STP1240

    Lab-Scale Tests on ISV Vapor Transport Phenomena

    Published: Jan 1996


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    Abstract

    In situ vitrification (ISV) is a promising technology for remediating buried waste sites and contaminated soil sites. However, concerns exist that low soil permeabilities may limit vapor transport away from the advancing melt front and cause a melt expulsion that breaches ISV containment. As a result, two ISV lab tests were conducted at the Idaho National Engineering Laboratory (INEL) using INEL soil (permeability: 10-6 cm/s) and a low permeability (10-10 cm/s) clay material. The clay test also had a ceramic tube inserted vertically through the center of the area being melted to provide one-dimensional data on vapor transport. Results confirm that low soil permeabilities can limit vapor transport away from the advancing ISV melt front. In addition, peak pressures inside the ceramic tube were significantly greater than those outside the tube, indicating the importance of horizontal vapor transport around the advancing ISV melt front.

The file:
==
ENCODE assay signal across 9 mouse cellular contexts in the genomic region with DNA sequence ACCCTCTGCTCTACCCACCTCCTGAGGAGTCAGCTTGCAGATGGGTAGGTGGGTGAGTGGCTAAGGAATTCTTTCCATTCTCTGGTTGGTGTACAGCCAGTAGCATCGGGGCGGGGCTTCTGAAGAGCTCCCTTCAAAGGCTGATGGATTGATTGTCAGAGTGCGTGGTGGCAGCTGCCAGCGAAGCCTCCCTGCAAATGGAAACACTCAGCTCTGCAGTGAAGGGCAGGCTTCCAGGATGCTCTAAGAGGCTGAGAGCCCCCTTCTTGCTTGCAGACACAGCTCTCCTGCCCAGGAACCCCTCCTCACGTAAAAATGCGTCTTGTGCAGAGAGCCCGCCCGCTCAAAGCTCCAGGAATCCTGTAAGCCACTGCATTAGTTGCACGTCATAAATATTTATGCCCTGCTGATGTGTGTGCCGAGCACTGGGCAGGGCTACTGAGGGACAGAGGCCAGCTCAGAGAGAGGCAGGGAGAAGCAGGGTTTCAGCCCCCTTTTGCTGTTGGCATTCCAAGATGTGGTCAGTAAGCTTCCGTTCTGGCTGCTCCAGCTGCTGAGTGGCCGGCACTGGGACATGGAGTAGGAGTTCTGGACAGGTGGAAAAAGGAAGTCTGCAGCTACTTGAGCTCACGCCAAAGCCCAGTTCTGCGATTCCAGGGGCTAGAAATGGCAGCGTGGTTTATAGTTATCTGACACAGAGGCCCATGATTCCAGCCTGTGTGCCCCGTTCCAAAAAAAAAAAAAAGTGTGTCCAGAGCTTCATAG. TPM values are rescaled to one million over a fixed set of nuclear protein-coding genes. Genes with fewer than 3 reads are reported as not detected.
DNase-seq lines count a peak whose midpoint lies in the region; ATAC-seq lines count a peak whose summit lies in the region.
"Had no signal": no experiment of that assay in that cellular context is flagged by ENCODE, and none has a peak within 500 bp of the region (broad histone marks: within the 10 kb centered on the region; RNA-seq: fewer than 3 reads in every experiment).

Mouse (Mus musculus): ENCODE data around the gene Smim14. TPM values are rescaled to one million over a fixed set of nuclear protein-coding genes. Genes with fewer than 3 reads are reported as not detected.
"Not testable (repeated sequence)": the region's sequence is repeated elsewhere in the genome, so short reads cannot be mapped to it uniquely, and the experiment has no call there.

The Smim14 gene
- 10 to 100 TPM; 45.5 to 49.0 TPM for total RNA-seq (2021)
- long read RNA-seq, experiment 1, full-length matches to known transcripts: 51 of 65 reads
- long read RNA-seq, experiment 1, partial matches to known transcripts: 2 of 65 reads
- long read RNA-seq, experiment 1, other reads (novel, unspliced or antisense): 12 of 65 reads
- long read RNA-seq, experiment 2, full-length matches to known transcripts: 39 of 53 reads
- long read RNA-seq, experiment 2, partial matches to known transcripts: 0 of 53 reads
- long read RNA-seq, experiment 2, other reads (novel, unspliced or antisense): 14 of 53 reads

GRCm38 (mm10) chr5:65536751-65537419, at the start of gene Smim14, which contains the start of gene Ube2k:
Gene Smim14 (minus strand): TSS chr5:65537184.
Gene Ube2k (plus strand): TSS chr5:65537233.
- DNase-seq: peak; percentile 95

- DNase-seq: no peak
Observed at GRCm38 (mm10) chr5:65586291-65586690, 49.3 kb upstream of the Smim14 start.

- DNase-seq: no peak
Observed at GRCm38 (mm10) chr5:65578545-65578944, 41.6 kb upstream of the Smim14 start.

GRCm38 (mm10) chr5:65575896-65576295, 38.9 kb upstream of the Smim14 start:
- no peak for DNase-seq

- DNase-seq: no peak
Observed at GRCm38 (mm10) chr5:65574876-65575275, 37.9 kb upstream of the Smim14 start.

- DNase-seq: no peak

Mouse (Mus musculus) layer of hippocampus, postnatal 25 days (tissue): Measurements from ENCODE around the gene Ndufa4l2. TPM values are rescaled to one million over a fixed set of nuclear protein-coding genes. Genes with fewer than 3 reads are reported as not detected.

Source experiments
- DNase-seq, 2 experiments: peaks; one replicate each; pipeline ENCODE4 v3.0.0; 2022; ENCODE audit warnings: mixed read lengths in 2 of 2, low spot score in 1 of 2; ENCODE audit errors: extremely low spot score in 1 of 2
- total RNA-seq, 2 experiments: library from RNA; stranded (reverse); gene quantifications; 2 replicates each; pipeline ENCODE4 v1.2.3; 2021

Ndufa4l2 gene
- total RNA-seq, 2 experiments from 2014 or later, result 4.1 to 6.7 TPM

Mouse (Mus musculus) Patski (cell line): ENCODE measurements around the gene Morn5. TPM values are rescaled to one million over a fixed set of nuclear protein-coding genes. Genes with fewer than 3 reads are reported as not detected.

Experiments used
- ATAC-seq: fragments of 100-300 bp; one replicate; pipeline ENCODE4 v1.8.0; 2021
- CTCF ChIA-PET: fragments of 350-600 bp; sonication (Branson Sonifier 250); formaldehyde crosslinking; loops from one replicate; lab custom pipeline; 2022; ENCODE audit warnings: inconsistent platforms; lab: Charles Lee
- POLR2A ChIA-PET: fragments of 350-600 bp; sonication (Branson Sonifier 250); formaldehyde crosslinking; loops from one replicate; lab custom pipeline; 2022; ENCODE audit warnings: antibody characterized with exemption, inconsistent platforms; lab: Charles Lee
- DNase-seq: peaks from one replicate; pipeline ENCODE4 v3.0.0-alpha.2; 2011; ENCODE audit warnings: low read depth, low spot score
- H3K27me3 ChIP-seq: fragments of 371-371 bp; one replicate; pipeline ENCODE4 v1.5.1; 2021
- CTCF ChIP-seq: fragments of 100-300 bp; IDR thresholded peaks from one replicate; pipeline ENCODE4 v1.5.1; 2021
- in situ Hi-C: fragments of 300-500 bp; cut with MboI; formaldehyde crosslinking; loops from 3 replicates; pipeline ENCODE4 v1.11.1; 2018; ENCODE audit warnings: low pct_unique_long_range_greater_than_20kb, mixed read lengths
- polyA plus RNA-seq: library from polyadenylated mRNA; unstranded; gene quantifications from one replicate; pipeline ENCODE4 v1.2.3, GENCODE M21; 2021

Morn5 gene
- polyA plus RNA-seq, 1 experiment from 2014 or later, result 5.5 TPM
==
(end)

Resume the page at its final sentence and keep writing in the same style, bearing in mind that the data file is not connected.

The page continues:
Keywords:

    In situ vitrification, ISV, vapor transport, soil, permeability, clay


    Author Information:

    Farnsworth, RK
    Principal investigator and project manager, Idaho National Engineering Laboratory, EG&G Idaho, Inc., Office of Waste Technology Development, Idaho Falls, ID

    Gardner, BM
    Principal investigator and project manager, Idaho National Engineering Laboratory, EG&G Idaho, Inc., Office of Waste Technology Development, Idaho Falls, ID


    Paper ID: STP14120S

    Committee/Subcommittee: D34.01

    DOI: 10.1520/STP14120S


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